[self-interest] Re: Method are not objects?

Richard 3prometheus at home.com
Thu Oct 26 22:32:12 UTC 2000

Jecel Assumpcao Jr wrote:
> So while I can't write to the doOp method slot (at least not with
> normal message sends. We can change it with primitives or mirrors) I
> can change the mom slot to switch doOp between a few pre-written
> methods.

Well, that is wildly inconsistent. "one way" unification is not unification.
If instance variables are unified with methods then they should have the
same abilities.

> The only "runtime creation of method" that makes sense in Self is to
> have the user type in some text and use that as the body for a new
> method. This is not at the same level as what you can do with Lisp or
> Logo (where you can get some code, transform it in various ways and
> then run it).

And why doesn't that make sense in Self?

> > Yes, but that may be a mistake. After all, x: is still a special
> > slot (specially connected to x) regardless of whether it exists
> > or not.
> My example does have a "mom:" slot but no "dad:" slot. In fact, I can
> add a "dad:" slot to that object that has a normal method that does
> something other than change the corresponding "dad" constant data slot.

Good point. It does show that whatever the syntax chosen for the "method"
slots I propose must always be some valid slot name. Unfortunaly, neither
x:: nor x:! are valid slot names, currently.

> > I think that either any slot must be able to write to
> > any other slot, or that slots should /explicitly/ (instead of
> > only implicitly) come in pairs/triples.
> Again, this is a valid option. And note that if you implement one
> design in the language, you can support an alternative in the
> programming interface. So you can have it both ways at the same time.

Yes, but the ease of providing an alternative programming interface
is generally not symmetric. A few months ago, I argued over where and
how file metadata should be stored (embedded in the filename or as a
separate property); it turns out to be a LOT easier and cleaner to
create a "separate property" interface over an "embedded in the names"
filesystem than vice versa.

It's a lot easier to provide a clunky interface over a clean design
than vice versa. Of course, that leaves the question of which is
clunky and which is clean to be decided.

> The "public/private" thing in previous versions of Self affected the
> message lookup algorithm. Private slots would be found when looking up
> messages sent to self, but not for messages sent by other objects.
> That, combined with parent priorities and other things, turned out to
> complicate things and was dropped until a better design can be found.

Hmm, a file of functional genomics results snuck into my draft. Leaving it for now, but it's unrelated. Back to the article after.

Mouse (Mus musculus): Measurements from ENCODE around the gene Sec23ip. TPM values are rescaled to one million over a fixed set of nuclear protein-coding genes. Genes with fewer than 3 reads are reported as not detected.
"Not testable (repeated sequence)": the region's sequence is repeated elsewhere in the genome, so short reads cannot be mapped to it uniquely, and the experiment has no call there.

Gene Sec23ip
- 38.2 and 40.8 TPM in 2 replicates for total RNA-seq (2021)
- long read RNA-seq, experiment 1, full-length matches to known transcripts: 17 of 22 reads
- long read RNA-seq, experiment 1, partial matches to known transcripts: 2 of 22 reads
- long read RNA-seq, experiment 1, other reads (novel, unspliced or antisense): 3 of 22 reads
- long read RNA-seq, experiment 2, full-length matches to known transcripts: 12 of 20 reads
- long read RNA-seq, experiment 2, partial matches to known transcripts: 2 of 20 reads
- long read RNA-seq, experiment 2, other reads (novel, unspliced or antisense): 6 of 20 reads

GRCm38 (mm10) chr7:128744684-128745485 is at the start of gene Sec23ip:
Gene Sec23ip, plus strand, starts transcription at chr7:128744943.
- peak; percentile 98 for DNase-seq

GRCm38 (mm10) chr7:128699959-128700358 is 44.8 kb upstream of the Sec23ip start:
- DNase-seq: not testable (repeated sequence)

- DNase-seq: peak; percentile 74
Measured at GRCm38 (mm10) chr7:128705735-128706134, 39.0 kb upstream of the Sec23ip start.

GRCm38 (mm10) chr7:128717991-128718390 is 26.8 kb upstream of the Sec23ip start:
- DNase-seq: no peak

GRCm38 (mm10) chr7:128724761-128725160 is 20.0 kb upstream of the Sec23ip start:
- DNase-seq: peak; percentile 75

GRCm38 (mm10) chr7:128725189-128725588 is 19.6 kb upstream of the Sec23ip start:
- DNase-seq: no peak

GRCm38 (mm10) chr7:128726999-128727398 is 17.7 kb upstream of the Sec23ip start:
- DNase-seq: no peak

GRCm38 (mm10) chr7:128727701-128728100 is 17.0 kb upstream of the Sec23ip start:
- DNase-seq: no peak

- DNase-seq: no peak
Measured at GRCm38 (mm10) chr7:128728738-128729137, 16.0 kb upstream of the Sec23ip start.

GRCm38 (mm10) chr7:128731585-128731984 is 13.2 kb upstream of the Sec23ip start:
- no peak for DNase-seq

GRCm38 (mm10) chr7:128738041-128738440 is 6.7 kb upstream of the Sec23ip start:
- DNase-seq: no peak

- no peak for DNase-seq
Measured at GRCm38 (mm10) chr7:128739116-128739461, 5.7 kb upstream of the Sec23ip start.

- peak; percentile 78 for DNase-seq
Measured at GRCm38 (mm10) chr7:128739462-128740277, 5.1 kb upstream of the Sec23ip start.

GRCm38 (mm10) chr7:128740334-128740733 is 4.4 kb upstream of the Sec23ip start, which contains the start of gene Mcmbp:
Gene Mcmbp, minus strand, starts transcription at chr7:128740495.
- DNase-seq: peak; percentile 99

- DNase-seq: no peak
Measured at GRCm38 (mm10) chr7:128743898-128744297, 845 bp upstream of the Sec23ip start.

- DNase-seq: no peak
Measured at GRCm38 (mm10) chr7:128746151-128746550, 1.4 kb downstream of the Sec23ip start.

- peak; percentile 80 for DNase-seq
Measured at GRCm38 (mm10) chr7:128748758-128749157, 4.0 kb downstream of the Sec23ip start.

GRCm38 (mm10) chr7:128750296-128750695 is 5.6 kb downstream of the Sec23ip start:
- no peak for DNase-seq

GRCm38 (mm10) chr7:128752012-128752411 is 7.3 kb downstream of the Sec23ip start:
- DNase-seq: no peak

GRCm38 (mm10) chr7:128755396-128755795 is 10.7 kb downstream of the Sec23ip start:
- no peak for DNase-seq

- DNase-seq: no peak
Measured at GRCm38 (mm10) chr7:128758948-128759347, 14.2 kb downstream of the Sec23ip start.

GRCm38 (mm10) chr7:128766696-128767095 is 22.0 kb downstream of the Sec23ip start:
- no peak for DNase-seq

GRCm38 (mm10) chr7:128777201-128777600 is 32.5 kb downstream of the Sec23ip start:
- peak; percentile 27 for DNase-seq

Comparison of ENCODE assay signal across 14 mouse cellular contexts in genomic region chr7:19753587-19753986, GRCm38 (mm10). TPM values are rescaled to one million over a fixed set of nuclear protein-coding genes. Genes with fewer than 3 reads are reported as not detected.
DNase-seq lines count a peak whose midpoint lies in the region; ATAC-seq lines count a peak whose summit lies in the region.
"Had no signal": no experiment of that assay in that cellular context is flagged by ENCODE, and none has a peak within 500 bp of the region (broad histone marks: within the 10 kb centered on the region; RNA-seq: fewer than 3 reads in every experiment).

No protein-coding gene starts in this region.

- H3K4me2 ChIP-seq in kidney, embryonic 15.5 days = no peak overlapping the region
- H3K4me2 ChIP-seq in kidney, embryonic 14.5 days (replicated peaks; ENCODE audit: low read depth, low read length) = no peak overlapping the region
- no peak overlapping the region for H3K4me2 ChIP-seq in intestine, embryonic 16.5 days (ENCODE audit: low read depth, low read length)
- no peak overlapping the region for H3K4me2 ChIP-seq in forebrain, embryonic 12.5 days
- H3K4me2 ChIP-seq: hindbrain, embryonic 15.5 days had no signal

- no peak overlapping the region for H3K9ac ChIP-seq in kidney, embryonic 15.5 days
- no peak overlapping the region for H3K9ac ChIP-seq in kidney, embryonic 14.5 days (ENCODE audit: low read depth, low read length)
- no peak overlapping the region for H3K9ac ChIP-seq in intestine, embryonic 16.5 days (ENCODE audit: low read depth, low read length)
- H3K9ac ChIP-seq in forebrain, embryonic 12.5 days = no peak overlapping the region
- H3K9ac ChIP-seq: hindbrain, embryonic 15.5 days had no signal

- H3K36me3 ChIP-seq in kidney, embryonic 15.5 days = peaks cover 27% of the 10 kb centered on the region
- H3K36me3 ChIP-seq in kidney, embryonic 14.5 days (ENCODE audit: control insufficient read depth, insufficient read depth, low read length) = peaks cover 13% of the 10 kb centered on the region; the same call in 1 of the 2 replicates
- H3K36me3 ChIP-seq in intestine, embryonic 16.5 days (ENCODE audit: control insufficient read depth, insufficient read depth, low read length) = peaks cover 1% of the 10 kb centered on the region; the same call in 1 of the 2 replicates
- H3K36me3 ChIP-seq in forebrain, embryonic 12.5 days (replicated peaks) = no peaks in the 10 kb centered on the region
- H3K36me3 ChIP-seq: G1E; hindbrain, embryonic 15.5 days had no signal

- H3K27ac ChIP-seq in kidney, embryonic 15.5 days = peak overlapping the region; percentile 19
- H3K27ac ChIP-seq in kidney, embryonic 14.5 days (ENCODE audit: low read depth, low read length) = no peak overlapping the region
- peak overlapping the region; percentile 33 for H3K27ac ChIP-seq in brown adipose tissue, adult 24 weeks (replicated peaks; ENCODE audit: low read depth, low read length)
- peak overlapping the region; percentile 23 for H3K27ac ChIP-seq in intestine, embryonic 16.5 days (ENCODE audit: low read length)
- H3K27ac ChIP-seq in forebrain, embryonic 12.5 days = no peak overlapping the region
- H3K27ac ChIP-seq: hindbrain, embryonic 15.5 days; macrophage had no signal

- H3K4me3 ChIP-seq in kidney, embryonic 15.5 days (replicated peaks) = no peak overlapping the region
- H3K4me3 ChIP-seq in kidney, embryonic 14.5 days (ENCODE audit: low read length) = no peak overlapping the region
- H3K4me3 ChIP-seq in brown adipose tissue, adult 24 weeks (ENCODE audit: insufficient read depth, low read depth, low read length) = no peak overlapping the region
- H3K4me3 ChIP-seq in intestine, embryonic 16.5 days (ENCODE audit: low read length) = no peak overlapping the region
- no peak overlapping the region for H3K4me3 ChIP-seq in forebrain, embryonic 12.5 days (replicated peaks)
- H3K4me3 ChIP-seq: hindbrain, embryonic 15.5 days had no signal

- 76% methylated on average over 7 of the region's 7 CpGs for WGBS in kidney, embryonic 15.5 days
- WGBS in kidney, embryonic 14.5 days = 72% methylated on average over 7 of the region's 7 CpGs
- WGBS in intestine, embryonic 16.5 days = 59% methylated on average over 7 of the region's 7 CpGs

> There is no relation with write slots at all (except that the privacy
> of the data and write slots could be set separately for some
> interesting effects).

Not least of which would be a public write method to a private assignable
slot, I imagine. I would definitely find this useful.

> Which brings me to an important point - neither you nor Richard have
> said anything about blocks. They are a major complication in the
> language and have everything to do with methods automatically
> evaluating themselves whenever they are referenced instead of just when
> you want them to.
> An improved Self (read: simpler!) should somehow unify blocks and
> non-autoevaluate methods.

You're right. The x! slot could return a block instead of a method.
Actually, I don't know why blocks and methods aren't unified ... ?

> Object creation would have been complicated back in the text based days
> of Self without the special syntax. Now that everything is graphical,
> this is not such a big issue.
> But "ex nilo" creation of objects *is* a big issue in prototype based
> languages. If all objects are created from copying and changing other
> objects, where did the first one come from? And how do you express this
> "changing an object"?
> Self's primitives, such as _AddSlots:, have the unfortunate feature of
> not solving this problem. They take an object as an argument (and where
> did *that* come from?):
>     ( | x <- 10 | ) _AddSlots: ( | y <- 15. parent* = traits point | )
> If we had something more like "_AddSlotNamed:WithValue:" then it would
> be possible to bootstrap the system without a parser that started out
> knowing the slot initialization syntax.


As for the Original Object, it surely comes from outside the image (or
was created at the same time as the image) and asking how it was created
is no more meaningful than asking what came before the Big Bang.

> In theory you could write
>     ( | x = 10. x: = <- | )
> instead of
>    ( | x <- 10 | )
> I don't have my Sun around here to test it, but tinySelf 0 complains
> about a syntax error in the first version. You can write
>    ( | x = 10. x: = ( | :arg | arg * arg ) | )
> so you can see that the association between "x" and "x:" isn't entirely
> automatic.

Yes, I see.

I thank you for the interesting comments.

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